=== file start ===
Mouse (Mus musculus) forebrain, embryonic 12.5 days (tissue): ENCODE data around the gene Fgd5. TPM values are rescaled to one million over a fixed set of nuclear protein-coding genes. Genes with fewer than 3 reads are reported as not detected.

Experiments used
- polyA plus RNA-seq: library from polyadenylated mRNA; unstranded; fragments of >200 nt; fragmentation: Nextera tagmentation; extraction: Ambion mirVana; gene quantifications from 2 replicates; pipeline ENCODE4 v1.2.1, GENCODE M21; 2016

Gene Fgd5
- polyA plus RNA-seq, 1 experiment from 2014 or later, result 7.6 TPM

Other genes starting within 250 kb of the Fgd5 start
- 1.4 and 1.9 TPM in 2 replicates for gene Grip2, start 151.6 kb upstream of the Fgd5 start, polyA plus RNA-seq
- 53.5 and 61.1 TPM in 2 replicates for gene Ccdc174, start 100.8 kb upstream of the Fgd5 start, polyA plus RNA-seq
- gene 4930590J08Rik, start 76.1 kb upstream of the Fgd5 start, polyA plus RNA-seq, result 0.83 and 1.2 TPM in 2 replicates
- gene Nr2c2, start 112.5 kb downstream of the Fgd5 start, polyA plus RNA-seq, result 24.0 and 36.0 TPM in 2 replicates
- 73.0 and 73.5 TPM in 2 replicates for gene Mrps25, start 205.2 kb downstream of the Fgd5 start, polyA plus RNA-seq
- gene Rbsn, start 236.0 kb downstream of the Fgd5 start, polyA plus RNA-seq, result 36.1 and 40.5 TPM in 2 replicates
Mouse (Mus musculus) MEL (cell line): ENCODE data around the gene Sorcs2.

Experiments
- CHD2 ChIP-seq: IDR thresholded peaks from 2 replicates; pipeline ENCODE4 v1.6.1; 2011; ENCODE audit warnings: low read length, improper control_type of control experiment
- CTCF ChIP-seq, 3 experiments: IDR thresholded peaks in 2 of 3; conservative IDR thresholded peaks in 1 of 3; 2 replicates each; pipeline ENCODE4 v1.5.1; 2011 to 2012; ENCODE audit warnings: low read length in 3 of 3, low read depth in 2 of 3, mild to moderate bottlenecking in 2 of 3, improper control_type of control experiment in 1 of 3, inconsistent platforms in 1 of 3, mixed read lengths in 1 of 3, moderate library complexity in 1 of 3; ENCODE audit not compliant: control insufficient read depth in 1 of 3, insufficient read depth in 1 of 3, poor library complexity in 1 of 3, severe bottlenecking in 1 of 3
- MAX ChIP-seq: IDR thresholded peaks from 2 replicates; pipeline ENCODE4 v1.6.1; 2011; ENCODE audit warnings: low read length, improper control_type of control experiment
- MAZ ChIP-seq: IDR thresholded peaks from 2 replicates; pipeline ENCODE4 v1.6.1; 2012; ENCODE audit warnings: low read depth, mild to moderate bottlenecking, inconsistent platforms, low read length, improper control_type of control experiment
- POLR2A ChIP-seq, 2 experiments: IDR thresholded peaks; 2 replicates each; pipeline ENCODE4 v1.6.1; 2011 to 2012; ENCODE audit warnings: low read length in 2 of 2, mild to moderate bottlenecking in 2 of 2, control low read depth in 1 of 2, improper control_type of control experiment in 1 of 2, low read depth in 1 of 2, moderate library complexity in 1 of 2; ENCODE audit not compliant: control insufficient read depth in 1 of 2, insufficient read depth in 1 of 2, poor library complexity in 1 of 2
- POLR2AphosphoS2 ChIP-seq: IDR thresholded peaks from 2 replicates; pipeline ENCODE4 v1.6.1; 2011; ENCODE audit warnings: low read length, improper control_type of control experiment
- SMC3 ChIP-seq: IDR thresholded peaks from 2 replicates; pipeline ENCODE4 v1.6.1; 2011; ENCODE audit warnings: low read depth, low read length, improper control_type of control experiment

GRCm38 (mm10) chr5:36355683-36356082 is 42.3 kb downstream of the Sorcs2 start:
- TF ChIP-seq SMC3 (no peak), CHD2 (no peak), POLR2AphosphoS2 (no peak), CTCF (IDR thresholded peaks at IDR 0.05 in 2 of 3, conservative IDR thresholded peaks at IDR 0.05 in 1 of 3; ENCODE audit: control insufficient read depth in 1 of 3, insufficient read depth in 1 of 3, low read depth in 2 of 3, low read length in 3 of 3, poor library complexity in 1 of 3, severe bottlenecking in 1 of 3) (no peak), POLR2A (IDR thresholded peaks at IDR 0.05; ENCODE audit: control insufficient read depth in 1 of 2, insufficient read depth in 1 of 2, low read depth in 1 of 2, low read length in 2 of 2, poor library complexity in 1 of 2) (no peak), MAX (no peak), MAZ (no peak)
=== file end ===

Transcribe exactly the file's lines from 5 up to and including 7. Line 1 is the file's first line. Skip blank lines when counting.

- polyA plus RNA-seq, 1 experiment from 2014 or later, result 7.6 TPM

Other genes starting within 250 kb of the Fgd5 start
- 1.4 and 1.9 TPM in 2 replicates for gene Grip2, start 151.6 kb upstream of the Fgd5 start, polyA plus RNA-seq